In 2017 the utility sector has seen billions invested into water infrastructure upgrades and rehabilitation as well as a focus on sustainable clean energy. As 2017 comes to a close, we take a look back at the top utility stories for the year as read by you.
$175 million dollars’ worth of major water and sewerage projects are underway in Brisbane, including a new trunk sewer main, two new cross-river pipelines, and an upgrade to the city’s oldest and largest sewer pipe. The works include constructing a new water pipe under the Brisbane River from Murrarie to Pinkenba, and tunnelling under the Brisbane River from Kenmore to Jindalee to pave the way for new water and sewer pipelines.
The Australian Renewable Energy Agency (ARENA) is supporting three large New South Wales solar projects, which have secured the necessary financing to begin construction. Developed by renewable energy company Neoen, the plants will make up a quarter of the projects funded under ARENA’s Large-Scale Solar Competitive Round, which has unlocked a billion dollars of renewable energy investment across the nation. The Neoen projects collectively received $16 million in funding through ARENA and $150 million in debt financing from the Clean Energy Finance Corporation (CEFC).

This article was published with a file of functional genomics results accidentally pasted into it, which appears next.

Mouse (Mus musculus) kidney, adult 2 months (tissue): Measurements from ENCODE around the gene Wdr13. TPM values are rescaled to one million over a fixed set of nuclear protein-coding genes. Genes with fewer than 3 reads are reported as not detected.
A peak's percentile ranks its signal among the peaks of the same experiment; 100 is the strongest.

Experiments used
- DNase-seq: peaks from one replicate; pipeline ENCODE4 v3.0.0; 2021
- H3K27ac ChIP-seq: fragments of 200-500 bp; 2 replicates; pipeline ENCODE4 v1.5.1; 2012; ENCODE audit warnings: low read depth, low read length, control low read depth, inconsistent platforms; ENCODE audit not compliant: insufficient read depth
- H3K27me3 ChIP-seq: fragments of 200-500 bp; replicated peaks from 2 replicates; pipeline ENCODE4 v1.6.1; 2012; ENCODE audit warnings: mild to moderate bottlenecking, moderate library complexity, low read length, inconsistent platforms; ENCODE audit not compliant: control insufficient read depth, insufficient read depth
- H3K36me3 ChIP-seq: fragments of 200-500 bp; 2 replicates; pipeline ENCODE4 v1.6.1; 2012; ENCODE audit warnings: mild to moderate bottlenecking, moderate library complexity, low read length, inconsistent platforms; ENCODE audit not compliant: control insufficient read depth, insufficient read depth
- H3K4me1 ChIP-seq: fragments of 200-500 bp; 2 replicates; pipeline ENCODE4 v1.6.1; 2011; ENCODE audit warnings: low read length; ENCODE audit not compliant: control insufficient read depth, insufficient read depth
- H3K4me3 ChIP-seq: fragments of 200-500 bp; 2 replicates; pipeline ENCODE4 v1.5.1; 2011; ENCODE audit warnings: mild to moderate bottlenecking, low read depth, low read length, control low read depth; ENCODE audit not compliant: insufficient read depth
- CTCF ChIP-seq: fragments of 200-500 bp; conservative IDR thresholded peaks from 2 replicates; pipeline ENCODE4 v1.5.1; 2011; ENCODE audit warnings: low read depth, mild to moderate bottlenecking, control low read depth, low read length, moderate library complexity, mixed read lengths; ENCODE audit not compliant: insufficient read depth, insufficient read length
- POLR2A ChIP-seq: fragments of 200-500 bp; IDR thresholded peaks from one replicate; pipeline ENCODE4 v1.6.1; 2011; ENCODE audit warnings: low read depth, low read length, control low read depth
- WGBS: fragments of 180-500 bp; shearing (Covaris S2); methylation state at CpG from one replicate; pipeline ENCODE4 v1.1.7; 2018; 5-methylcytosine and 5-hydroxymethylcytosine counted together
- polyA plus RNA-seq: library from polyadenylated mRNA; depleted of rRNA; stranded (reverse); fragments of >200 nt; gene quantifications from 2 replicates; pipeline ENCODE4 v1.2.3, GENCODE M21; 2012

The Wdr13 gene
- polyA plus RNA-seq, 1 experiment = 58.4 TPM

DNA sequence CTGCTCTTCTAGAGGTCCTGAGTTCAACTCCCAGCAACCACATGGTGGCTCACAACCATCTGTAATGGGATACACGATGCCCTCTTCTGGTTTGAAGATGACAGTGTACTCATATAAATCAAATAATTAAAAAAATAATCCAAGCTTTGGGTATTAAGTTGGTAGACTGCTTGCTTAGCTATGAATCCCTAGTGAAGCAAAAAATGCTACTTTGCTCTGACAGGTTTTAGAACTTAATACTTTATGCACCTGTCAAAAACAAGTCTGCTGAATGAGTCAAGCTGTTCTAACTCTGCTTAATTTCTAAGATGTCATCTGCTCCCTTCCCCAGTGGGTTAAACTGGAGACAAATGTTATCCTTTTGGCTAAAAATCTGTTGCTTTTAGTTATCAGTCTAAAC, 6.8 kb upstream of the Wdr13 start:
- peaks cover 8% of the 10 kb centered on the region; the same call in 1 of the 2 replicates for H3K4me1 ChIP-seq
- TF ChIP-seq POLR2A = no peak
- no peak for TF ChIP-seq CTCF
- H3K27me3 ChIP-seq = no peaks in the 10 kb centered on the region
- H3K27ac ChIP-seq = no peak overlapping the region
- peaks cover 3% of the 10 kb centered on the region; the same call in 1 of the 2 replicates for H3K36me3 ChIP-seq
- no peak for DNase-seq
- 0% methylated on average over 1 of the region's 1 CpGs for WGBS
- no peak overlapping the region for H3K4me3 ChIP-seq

SA Water is using acoustic detectors as part of its innovative data capture program that aims to help reduce broken mains and locate abnormalities in water pipes under Adelaide’s CBD, with early results of the program released in October 2017. The network is comprised of 100 smart meters at large businesses across Adelaide’s CBD, and 350 devices within the pipe network such as flow meters, water quality and pressure sensors, and acoustic detectors that listen for leaks.
In January 2017 Sydney Water announced a shortlist in its search for a strategic partner to implement its new customer-focused operating model. Sydney Water received Expression of Interest (EOI) submissions from five organisations: Deloitte Consulting, Ernst & Young, KPMG, PricewaterhouseCoopers Australia and Third Horizon. At the completion of the evaluation of submissions, two participants were shortlisted to progress to the next sourcing phase which included a series of Interactive Dialogue Process (IDP) workshops and a Request for Tender (RFT)
In March 2017 Charlie Littlefair stepped in as the Acting Managing Director of South East Water following the resignation of former Managing Director Kevin Hutchings. Mr Hutchings had been with South East Water (SEW) since 1995, when the organisation was only six months old. In a LinkedIn post, Mr Hutchings reflected on his time at South East Water and the innovative approach the organisation has had in the industry.